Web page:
But for software development, scientific projects, creative endeavors, architects, etc being forced to take two weeks, might cost the project 4 weeks, because it often takes that long to bet back "into it" to the point you are productive again. If the project moves along in your absence, you have to catch up, or undo the nonsense that they sneaked in while you were in Maui. But chances are, if you are lead, they sat on their asses waiting for you to return. Some production.

          Often, everybody will be more productive when key people wait till they are at a transition point, and that might not happen on a convenient year boundary.

          Use it or Lose it hurts employers, projects, and employees. Accrual forever can represent a financial liability to the employer, and an incentive to leave.

          A happy medium exists in many companies, which allows accrual but not forever, two years is a common boundary.
           

          --
          No, you are mistaken. I've always had this sig.
          • (Score: 2) by VLM on Tuesday April 29 2014, @11:47AM

            by VLM (445) Subscriber Badge on Tuesday April 29 2014, @11:47AM (#37601)

            One problem with that you described a piecework repetitive job situation as being creative. As though digging coal is creative because each time you swing a pick you never know quite what you'll find.

            Actual creative work usually accelerates after a vacation. Subconscious evaluation, new directions, new ideas.

            What you described is "we call IT devs "creative" for the irony, and assign CRUD website of the month #1351 which takes exactly 4 weeks of LABOR (not creativity, often none of that at all), and assign another every 4 weeks, so taking a week off naturally means being a week late.

            There are also natural rhythms in non-sweatshop environments. Everyone's either on vacation or retired in place or basically phoning it in from thanksgiving till new years, and everyone knows it, so that's when:

            1) A lot of vacation gets burned, especially when the kids are out of school

            2) A lot of blue sky research project experiment stuff is done, along with vaguely speculative infrastructure work/experiments.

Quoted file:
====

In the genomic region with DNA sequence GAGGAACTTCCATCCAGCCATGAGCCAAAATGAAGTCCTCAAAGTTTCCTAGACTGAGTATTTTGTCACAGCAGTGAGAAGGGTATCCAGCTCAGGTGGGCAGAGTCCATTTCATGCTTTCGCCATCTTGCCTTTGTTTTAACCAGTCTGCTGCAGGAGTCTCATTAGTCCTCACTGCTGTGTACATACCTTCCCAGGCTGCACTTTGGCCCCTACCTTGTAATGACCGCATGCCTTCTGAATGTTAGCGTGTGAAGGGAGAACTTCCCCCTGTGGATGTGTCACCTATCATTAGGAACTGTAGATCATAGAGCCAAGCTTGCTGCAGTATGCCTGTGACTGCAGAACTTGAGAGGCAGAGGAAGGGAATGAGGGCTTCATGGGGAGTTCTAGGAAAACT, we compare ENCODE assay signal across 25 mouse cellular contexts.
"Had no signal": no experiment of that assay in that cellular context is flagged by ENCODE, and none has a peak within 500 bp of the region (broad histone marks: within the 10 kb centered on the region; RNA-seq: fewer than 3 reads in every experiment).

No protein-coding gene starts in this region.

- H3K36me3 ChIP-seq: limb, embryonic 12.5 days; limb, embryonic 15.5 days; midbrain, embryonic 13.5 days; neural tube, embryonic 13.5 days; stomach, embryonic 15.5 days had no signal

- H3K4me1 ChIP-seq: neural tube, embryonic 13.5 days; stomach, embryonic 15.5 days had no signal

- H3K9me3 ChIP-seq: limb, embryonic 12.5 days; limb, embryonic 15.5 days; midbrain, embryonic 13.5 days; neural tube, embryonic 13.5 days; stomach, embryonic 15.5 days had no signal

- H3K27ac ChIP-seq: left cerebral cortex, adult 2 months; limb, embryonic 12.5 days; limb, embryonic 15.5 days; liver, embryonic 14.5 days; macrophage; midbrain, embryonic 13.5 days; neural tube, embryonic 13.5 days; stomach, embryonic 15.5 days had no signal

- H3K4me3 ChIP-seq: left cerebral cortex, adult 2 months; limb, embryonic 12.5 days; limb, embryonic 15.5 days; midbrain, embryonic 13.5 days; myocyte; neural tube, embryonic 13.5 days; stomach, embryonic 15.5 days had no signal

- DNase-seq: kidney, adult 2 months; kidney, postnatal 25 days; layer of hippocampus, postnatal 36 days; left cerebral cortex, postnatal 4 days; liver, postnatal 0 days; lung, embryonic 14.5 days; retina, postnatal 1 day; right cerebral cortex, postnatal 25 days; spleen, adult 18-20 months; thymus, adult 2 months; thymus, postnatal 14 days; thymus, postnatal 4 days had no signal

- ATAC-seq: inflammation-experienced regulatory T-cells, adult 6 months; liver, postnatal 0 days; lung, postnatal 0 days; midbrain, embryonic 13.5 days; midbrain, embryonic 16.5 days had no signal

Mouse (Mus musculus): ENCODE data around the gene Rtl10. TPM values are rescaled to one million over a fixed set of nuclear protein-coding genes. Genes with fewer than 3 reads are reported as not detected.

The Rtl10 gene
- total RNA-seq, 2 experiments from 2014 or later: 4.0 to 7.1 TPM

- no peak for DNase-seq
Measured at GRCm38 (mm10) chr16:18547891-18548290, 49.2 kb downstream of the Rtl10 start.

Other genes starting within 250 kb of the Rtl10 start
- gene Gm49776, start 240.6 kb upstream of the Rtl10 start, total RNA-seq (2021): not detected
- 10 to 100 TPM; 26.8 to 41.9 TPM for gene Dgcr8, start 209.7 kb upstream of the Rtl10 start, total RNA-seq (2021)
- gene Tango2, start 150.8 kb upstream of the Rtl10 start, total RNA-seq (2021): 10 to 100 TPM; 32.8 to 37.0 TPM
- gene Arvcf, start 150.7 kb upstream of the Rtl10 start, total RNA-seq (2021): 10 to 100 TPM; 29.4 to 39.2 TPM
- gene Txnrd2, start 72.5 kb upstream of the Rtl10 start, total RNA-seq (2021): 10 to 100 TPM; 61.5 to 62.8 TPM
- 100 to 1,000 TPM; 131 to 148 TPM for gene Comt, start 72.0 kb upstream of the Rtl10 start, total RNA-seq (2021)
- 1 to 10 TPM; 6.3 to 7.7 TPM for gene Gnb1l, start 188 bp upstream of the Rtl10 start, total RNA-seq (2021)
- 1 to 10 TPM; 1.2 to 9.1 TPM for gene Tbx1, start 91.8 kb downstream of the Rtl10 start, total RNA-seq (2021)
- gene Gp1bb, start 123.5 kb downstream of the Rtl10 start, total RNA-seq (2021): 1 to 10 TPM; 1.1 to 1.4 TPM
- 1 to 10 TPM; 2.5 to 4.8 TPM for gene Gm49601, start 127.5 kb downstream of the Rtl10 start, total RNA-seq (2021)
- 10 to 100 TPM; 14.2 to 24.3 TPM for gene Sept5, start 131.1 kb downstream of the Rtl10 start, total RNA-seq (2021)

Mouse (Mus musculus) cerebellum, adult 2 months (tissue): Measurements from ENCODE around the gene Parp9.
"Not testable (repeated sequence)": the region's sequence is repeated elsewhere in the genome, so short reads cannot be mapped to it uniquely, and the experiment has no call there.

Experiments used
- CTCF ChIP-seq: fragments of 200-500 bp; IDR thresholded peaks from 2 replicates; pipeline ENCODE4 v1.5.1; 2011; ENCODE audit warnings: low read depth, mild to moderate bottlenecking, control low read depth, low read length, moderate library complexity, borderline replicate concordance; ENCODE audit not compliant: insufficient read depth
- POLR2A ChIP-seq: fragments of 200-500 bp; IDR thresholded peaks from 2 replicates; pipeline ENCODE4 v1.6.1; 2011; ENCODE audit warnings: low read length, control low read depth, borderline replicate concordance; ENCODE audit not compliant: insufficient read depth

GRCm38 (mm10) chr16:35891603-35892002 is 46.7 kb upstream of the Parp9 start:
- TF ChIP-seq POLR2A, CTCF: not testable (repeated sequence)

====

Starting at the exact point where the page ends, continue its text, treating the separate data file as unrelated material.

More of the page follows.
3) Any final catch up to make the annual review look good gets done. Hopefully just individual busywork and checkboxing that doesn't require external cooperation.

            Similar rhythms exist in accounting / tax work, where you'll work 80 hour weeks right before quarterlies and annuals and audits, but the week after you might literally have nothing to do, so aside from nerf gun fights at work, lots of vacation gets burned.

            Then there are things like freezes due to external-ish events. If all I do is change things, eventually I've spooled up so many changes on -dev that I can't do anything until I see how it runs in production, so I may as well take time off during a freeze.

          • (Score: 1) by Joe Desertrat on Tuesday May 06 2014, @02:59AM

            by Joe Desertrat (2454) on Tuesday May 06 2014, @02:59AM (#40009)

            Except it doesn't always do that...

            While I agree with your idea in theory, the problem is that there is always something happening that needs to be worked on. If you are truly a conscientious worker, in the U.S. you are almost always going to feel guilty about taking a vacation. Unless of course, you take a deep breath and realize that it is quite likely that the world is not going to end while you are away and if the company is managed properly (yeah, I know...) things will be O.K. without you for a week or so.

  • (Score: 2) by mmcmonster on Tuesday April 29 2014, @10:08AM

    by mmcmonster (401) on Tuesday April 29 2014, @10:08AM (#37579)

    Where I work, we're allowed to accrue and hold over up to 200 hours of vacation at the end of the year. Anything more than that gets sold back. The first 40 hours get sold back at your normal pay grade. Anything more than that is paid back at half the pay grade.

    And it's the end of April and I have 228 hours of vacation time to burn. This year I'm going to have to force myself to take extra time off so I stay under 240 hours at the end of the year. Which is silly for the obvious reasons.

  • (Score: 0) by Anonymous Coward on Tuesday April 29 2014, @01:02PM

    by Anonymous Coward on Tuesday April 29 2014, @01:02PM (#37627)

    I worked at a company where the policy was if you had more than 2 weeks of vacation earned, you had to take at least 1 week of contiguous time off during the year. At 4 weeks or more earned, you had to take at least 2 weeks of contiguous time off during the year.

    It was geared toward employee well-being as well as determining where coverage issues and 'work-silos' may exist, encouraging cross-training in all areas.

    Also makes it harder for any nefarious 'embezzlement' schemes to survive...